4G? Don't Worry About It

1:35 PM -- In the U.S., the FauxG fix is in, but as long as you're smart navigating the murky waters of wireless marketing you should be able to ignore 4G chatter for a while.

Cole Brodmann, chief marketing officer at T-Mobile US Inc. said today that "4G is really a shorthand for modern and faster," and I suppose that really is as good a yardstick as any, for the time being.

As we've discussed before, the technical aspects of 4G have been completely overtaken by the massive marketing efforts to be the first with "4G", whatever that might mean. For instance, I'm covering T-Mobile's Investor Day, and they're hanging a good portion of their recovery strategy on having "America's largest 4G network." T-Mobile's network is 3G HSPA+, which is definitely a very fast, state-of-the art network, but not 4G in any technical sense that I understand. (See AT&T Has FauxG Too.)

Then again, the Verizon Wireless LTE network wasn't 4G until the International Telecommunication Union (ITU) changed its tune on what constituted fourth-generation wireless technology in the first place. (See ITU Backtracks on '4G' Definition.)

So, if you're looking for a new phone, tablet or wireless laptop in 2011, my advice is to avoid all the noise about 4G entirely and focus on price and real-world performance. Be a savvy consumer, ask your friends, check message boards and the like to get an idea of coverage. Don't be afraid to bug salespeople about actual performance on applications you know you'll use on the phone. Get any real information you can and sidestep the glossy marketing -- we'll soon start to see which carriers' backhaul networks are up to snuff as they switch on faster services, whatever they want to call them.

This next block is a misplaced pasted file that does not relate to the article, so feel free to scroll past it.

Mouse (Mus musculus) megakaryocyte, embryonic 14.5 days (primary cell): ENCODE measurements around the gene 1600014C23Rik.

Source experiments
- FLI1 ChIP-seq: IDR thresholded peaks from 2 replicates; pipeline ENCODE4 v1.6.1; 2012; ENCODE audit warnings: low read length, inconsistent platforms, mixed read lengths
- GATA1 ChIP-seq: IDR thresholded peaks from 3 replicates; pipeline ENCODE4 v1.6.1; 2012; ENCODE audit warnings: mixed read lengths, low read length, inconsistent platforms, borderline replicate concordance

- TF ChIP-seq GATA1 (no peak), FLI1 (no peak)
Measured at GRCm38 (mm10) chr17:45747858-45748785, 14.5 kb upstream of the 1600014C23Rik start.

— Dan Jones, Site Editor, Light Reading Mobile

sarahthomas1011 12/5/2012 | 5:15:02 PM
re: 4G? Don't Worry About It

I don't know if I'd ignore "4G" entirely. If you're comparing within a carrier, 4G's going to be better than 3G. When you're comparing 4Gs between carriers though, it gets more dicey. So, I definitely agree that real-world experience in the city where you use your phone is the most important.

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